Call me a traditionalist, overly narrow, or anything you want but great mockumentaries are the domain of one man and one man alone, Rob Reiner. Reiner brought to life something we had never really seen before with a cast of actors that was so star laden it could qualify as a galaxy. His follow up effort was just as strong in many regards. Number one on the list of great mockumentaries is and can only be the incomparable “This Is Spinal Tap.”

Released in 1984, This Is Spinal Tap became an instant underground sensation chronicling the decline of what was supposed to be the loudest heavy metal band in the world. The cast was assembled by picking out actors that were not just great comedic talents but actual musicians. No other mockumentary has ever spawned actual albums that sold, guest appearances as the Saturday Night Live band, The Simpsons, Hear N’ Aid, and been so convincing people actually believed this was a real band! Spinal Tap became a standard favorite on tour buses for most of the major bands of the era all the way through to today, each rolling their eyes always pointing out snafus they too experienced.

The band consisted of Michael Mckean (David St. Hubbins), Sir Christoper Guest (Nigel Tufnel), Harry Shearer (Derek Smalls), David Kaff (Viv Savage), and R.J. Parnell (Mick Shrimpton). The band manager Ian Faith was brilliantly played by Tony Hendra, and Rob Reiner, who to his credit encouraged ad-lib exchanges played the “mockumentarian” Marti Dibergi. The laundry list of stars hardly ends there though with appearances from Billy Crystal, Dana Carvey, Howard Hessman, Bruno Kirby, Fran Drescher, Ed Begley Jr., Vicki Blue, Paul Schafer, Fred Willard, and the always lovely Anjelica Huston just to name a few. That’s correct, just a few!

You’ll see the Tap embarking on their North American tour, in which everything simply goes wrong. Interviews give you a glimpse of the bands history along the way which are brilliant, and that’s an understatement. The performance clips and music are indescribable. Honestly, this has to be watched to be understood, and more than that you can honestly watch this dozens of times, laugh, find new things to laugh at, and then watch it another dozen times and still be entertained. You’ll see food problems, equipment problems, the challenge of fitting 9 people in a king leisure bed, makeup snafus, Stonehenge being trampled by dwarfs, and the ever puzzling deaths of drummers.

What made This Is Spinal so great is the wide spread impact it had on basically everyone. It’s catchphrase “But this one goes to eleven” was shortened to “up to eleven” and added to the Shorter Oxford English Dictionary. “None Blacker” actually became a point scientists debated and worked on trying to see who could create a surface that was actually the blackest known! This is the grandfather of every mockumentary out there, it was so convincing people honestly believed they were real. It was so accurate real bands thought they had their horror stories from the road stolen. It was so entertaining it spawned albums, tours, and television appearances. Watch This is Spinal Tap and just laugh yourself silly. It goes to eleven.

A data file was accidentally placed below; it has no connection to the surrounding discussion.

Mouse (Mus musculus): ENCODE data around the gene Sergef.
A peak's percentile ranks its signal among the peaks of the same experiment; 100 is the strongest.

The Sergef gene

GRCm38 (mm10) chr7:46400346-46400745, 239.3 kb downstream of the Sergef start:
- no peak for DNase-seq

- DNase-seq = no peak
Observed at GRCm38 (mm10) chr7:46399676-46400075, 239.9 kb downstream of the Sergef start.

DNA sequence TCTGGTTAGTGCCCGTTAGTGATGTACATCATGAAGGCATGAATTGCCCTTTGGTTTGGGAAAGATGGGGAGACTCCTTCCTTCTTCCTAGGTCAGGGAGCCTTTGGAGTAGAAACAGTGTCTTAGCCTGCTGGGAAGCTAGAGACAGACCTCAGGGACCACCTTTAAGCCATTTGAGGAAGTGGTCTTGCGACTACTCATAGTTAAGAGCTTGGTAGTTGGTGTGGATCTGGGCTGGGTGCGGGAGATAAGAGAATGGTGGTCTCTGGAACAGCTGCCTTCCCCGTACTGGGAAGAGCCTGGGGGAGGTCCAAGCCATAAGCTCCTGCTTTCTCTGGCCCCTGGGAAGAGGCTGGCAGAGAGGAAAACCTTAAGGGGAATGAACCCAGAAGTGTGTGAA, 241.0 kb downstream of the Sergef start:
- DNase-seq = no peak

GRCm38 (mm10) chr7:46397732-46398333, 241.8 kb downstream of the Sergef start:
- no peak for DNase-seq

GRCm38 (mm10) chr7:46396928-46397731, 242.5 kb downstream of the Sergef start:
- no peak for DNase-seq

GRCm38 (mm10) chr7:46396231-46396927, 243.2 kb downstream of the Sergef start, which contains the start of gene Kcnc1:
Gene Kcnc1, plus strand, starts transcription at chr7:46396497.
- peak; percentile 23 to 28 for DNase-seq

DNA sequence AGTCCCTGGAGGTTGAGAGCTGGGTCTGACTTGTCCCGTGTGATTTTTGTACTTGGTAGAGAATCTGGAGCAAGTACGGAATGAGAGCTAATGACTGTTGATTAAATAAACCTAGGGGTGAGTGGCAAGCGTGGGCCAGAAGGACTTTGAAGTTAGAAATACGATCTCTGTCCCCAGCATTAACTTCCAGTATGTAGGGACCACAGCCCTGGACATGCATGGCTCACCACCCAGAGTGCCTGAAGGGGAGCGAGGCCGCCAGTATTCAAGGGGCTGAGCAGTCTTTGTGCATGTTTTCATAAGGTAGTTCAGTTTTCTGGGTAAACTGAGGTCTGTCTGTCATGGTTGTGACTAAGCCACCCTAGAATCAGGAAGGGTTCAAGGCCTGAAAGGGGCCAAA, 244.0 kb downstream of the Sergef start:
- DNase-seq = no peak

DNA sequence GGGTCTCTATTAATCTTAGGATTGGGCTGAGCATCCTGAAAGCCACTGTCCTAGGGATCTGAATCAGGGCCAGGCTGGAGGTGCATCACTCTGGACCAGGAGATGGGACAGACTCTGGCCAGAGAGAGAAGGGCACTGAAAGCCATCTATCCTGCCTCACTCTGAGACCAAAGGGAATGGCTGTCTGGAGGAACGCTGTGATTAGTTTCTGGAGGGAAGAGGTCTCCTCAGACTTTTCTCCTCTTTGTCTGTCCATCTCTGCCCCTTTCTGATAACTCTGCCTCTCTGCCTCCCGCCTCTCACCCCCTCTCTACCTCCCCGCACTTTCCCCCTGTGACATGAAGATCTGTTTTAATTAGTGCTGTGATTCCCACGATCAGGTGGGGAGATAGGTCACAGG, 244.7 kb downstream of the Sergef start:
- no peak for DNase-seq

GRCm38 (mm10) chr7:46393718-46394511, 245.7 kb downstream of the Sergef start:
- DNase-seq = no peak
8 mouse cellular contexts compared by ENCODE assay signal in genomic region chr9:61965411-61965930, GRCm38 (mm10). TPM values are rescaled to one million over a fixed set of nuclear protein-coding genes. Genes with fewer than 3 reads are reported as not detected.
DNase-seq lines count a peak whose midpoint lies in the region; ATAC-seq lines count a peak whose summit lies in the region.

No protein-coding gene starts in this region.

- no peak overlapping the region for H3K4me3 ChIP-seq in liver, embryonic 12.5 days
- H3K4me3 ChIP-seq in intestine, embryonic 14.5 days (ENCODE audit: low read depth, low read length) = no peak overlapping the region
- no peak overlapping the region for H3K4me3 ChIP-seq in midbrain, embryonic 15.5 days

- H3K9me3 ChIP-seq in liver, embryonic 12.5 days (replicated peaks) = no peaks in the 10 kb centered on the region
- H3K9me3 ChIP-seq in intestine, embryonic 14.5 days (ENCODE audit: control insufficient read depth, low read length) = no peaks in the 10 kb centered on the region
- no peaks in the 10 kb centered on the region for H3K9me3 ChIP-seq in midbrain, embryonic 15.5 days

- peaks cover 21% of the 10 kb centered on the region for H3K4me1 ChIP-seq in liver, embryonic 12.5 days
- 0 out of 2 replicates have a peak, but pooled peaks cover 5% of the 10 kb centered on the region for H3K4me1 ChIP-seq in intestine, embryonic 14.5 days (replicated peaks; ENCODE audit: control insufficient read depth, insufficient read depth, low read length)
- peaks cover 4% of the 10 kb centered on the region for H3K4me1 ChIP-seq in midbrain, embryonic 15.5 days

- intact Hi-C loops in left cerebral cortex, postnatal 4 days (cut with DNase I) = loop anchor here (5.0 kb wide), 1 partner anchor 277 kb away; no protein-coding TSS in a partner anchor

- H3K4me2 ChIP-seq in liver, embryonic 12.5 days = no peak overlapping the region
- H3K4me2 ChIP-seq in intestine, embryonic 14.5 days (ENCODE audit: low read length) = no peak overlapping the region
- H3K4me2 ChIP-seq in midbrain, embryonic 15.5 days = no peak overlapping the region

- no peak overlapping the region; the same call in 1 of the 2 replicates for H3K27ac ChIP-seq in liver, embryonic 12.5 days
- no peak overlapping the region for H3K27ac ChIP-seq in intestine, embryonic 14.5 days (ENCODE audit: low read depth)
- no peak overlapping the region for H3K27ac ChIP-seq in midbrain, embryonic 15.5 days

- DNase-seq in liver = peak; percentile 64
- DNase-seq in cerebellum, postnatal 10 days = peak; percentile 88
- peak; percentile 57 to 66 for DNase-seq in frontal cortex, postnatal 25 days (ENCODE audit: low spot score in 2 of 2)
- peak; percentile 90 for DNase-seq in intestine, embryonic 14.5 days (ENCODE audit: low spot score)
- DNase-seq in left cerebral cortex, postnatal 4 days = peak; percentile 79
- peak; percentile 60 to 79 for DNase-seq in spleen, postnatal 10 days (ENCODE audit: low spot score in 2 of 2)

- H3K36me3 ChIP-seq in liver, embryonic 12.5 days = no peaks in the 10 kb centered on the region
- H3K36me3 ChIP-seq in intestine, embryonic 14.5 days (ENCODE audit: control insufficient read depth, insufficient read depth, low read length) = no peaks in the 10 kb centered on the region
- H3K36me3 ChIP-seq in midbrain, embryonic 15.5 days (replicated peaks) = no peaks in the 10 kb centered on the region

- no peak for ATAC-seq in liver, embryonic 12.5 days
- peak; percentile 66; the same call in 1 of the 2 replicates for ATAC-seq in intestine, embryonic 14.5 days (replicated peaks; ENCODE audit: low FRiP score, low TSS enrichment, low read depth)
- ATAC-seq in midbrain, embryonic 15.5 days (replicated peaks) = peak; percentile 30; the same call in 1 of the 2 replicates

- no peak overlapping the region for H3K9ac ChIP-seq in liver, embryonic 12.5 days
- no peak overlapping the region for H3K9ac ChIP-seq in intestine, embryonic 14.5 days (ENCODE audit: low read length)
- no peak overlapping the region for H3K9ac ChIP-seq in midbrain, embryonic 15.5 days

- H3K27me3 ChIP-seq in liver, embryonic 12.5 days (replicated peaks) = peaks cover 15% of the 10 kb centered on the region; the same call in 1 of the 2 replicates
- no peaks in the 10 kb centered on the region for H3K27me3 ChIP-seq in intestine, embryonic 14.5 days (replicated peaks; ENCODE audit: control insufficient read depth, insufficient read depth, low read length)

The Return of Spinal Tap released in 1992 chronicles the Tap’s return after a decade of self imposed isolation. You’ll see the band as in tact as possible, don’t worry the big three return, and as soon as Sir Bob Geldolf utters the words “Live from hell it’s Spinal Tap” the Sir Albert Hall swings with “Tonight I’m gonna rock ya!” you know this is something special. See the band back at home giving you a glimpse at their roots the way only they can.

You’ll see clips of the Tap sandwiched in between their actual live performance of all their “hits.” Rob Reiner is again simply brilliant and seeing him discuss the rift between him and the band over the “hatchet job” he did portraying them in This Is Spinal Tap is priceless. You’ll see Lady Jamie Lee Curtis, Martin Short, and Robin Williams all making appearances to testify to the staying power of the Tap, in their own unique way of course. Don’t think for a second everything runs smooth, the band is still plagued by problems you’ll see at every turn, even a mini golf tragedy with singer Kenny Rogers and a major chakra ball problem that can’t be explained with words.

The appearance of so many gifted musicians like Graham Nash, Paul Shaffer, Jeff Beck, Mel Torme, and Les Claypool made even more new initiates to the Tap believe this was a real band! What is amazing about this is where most sequels get weaker this stays as strong as the predecessor. The manner the cast works employing a free flowing ad-lib style with only a minimal outline to follow makes this feel just as real as This Is Spinal Tap. The cinematography is vastly improved, the sound quality is top notch, and this looks like a major budget feature but still feels very indie. Any lover of comedy, especially if they are a music fan simply has to have this in their library.

What makes these in my opinion the two best mockumentaries ever made isn’t just that they are among the first ever, but their staying power. Here we are 24 and 14 years later respectively still discussing them. The band that began as a joke is still performing at major benefits to this day including such massive events as Live Earth. These mockumentaries set the standard for every one that has followed and they have yet to be knocked off their pedestal. You can walk up to almost anyone under the age of 45, spout a Spinal Tap line and it’s likely they not only know it, but know where it’s from. That’s as big a testament to the massive audience these reached globally as anything as to why these are the best mockumentaries ever.

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